Also, the BBC Documentary series Classic Albums did an episode on Goodbye Yellow Brick Road which is worth watching, if notably shorter than the record it details.

Monday, April 1, 2019

100 Albums: "Fumbling Towards Ecstasy" by Sarah McLachlan

Kurt is going through his favorite records. Read the explainer or view the master list.

Artist: Sarah McLachlan
Title: Fumbling Towards Ecstasy
Released: 1993
Genre: adult contemporary


Before Angel, before she was the patron sainte of sadness and puppy dogs, Sarah McLachlan was known as the woman who turned a letter from a stalker into one of the most seductive pop songs of its era. The true story there is somewhat more complicated--the lyrics to Possession were inspired by mail from obsessed fans, one of whom had the sheer audacity to sue her for "stealing" his work--but the fact that the song was composed from a place of fear rather than lust is wild. Suffice it to say, lines like "I would be the one to hold you down" read very differently in a man-speaking-to-a-woman capacity than vice-versa. Whatever that has to say about gender dynamics in 1993, I leave to the listener.

I seem to recall hearing Possession on rock stations, not just Top 40 stations, but Fumbling Towards Ecstasy is in no way an alt-rock album. It's pure singer-songwriter music, constructed (as opposed to band songs, when tend to be "discovered" more than written) with arrangements that vary a lot in instrumentation despite being similarly textured. The Vm-IV-I piano pattern under the verse of Possession, trilling the suspended 4th, is the kind of progression you arrive at very naturally when composing on an acoustic guitar. Similarly the sway of a song like Ice Cream evokes strumming, even though the final version is dominated by piano and drums. The lyrics are generally pretty abstract and imagist, but they're poetic and graceful.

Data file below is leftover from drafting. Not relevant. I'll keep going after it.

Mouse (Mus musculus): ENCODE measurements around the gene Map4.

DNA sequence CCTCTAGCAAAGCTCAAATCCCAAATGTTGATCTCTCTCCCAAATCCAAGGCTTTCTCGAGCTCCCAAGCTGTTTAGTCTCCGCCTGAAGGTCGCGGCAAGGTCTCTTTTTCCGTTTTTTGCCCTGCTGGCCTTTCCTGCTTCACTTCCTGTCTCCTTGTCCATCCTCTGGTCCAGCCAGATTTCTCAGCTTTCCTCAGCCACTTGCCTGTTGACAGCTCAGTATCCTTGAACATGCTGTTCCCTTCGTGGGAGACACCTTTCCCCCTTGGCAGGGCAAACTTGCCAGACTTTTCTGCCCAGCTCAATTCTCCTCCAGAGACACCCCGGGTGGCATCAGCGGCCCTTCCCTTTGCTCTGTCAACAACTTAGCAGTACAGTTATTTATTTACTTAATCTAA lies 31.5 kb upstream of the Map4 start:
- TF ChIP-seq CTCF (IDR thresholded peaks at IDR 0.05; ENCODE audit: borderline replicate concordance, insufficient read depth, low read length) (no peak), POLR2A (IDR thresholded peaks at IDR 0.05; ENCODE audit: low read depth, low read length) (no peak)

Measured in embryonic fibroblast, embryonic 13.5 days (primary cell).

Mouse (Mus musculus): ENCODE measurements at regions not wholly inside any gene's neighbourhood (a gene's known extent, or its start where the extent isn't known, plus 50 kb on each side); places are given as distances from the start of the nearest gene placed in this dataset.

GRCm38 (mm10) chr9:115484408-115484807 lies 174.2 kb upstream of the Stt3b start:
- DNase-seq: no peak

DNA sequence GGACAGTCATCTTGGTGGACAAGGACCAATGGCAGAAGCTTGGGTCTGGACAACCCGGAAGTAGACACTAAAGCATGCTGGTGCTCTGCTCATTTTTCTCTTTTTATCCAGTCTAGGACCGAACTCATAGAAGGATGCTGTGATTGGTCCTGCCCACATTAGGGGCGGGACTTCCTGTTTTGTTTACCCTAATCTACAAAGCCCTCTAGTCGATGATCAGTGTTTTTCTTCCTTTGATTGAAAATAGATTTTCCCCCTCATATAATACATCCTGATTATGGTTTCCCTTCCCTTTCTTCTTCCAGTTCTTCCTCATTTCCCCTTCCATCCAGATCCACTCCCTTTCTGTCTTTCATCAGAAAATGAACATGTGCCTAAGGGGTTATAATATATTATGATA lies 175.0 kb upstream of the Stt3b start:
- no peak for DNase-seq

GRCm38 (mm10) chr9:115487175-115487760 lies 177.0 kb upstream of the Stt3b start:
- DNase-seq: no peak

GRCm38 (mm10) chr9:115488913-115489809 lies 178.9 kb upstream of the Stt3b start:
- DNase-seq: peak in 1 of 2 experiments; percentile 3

Possession is the clear standout on the album--a piano-only version was included as a hidden track on the CD--and I don't think anything else in her extensive catalog is quite as good as that. But McLachlan certainly knows her way around a hook, and a number of songs will have you humming along. I'm particularly a fan of PlentyGood Enough, Ice, and the title track. Apart from the opener that threatens so [checks notes] "kiss you so hard I'll take your breath away," it's a remarkably chill record.

Further Listening: I don't have any of her other albums, but I've enjoyed some of her other singles, particularly her more driving and uptempo songs like Sweet Surrender or Stupid. She also contributed When She Loved Me to Toy Story 2 (although the song was written by Randy Newman) and you cried, I cried, we all cried during that montage.